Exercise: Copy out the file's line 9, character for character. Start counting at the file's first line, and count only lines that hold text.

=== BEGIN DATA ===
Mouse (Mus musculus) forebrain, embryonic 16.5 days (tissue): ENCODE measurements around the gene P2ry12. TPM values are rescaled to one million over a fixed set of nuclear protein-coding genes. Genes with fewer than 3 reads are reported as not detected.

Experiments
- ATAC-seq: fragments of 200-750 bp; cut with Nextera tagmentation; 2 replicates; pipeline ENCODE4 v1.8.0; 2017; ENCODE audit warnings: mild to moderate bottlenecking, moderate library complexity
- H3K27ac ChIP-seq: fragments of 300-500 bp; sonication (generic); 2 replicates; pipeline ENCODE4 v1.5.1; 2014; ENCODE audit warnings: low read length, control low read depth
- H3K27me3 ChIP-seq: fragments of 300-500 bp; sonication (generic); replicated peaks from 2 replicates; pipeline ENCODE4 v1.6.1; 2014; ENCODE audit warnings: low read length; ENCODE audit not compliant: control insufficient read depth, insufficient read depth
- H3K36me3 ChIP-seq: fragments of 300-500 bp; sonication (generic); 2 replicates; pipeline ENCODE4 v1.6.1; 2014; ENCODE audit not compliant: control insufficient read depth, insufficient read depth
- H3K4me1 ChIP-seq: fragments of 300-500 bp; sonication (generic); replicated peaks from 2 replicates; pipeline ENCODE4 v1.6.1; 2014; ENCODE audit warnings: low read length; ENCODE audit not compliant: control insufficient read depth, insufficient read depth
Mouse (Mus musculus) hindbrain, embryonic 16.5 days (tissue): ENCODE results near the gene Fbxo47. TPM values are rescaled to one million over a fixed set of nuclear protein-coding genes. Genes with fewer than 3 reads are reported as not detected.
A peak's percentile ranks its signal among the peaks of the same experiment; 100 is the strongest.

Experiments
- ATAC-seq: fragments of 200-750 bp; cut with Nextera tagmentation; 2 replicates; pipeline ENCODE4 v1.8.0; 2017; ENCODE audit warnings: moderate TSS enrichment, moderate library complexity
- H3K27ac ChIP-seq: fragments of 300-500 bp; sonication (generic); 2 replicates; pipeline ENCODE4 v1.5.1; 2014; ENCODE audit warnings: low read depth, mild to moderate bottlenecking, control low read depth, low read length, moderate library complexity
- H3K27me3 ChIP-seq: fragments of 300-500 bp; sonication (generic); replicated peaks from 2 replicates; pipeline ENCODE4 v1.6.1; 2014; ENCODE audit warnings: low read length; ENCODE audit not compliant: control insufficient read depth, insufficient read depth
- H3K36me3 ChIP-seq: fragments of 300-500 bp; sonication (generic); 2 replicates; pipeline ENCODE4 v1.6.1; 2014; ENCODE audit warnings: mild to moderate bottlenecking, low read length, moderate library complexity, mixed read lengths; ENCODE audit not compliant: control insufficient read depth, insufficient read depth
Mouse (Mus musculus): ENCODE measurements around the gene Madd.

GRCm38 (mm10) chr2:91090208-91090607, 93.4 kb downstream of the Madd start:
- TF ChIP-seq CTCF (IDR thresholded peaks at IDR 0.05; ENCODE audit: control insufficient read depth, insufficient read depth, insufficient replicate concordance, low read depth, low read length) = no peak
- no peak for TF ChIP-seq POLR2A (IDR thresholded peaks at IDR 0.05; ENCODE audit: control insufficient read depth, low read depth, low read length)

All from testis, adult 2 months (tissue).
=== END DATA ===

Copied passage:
A peak's percentile ranks its signal among the peaks of the same experiment; 100 is the strongest.